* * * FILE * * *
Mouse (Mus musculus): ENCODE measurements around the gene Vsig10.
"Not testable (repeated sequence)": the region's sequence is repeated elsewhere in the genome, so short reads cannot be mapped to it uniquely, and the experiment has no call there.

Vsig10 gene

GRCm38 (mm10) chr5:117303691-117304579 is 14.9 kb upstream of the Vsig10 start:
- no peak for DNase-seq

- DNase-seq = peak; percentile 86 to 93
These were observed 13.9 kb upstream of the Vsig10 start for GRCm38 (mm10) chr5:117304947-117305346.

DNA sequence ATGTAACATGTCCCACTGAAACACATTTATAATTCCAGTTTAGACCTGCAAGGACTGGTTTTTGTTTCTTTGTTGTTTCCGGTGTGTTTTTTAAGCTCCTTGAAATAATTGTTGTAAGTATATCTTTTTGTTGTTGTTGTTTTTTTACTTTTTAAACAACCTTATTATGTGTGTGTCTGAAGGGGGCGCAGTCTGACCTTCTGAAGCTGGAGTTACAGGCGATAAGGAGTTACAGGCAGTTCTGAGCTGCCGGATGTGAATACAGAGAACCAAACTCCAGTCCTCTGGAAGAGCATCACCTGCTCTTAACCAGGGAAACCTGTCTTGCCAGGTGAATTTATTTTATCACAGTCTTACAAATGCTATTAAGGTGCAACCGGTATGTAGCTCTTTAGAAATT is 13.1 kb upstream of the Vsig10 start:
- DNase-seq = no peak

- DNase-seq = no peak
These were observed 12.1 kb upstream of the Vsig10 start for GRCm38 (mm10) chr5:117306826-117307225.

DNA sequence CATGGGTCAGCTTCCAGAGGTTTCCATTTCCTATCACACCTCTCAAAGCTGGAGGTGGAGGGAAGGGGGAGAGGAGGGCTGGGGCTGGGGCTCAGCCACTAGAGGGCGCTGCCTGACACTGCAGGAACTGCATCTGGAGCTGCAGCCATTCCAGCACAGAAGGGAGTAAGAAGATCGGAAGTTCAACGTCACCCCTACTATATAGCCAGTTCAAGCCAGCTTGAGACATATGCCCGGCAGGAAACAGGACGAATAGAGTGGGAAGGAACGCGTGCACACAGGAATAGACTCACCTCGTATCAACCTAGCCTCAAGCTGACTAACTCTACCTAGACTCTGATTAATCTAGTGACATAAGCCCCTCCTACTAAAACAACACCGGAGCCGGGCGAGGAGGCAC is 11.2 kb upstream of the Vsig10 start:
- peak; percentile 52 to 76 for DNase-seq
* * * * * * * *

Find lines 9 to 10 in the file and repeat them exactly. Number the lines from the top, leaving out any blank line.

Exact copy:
- DNase-seq = no peak

- DNase-seq = no peak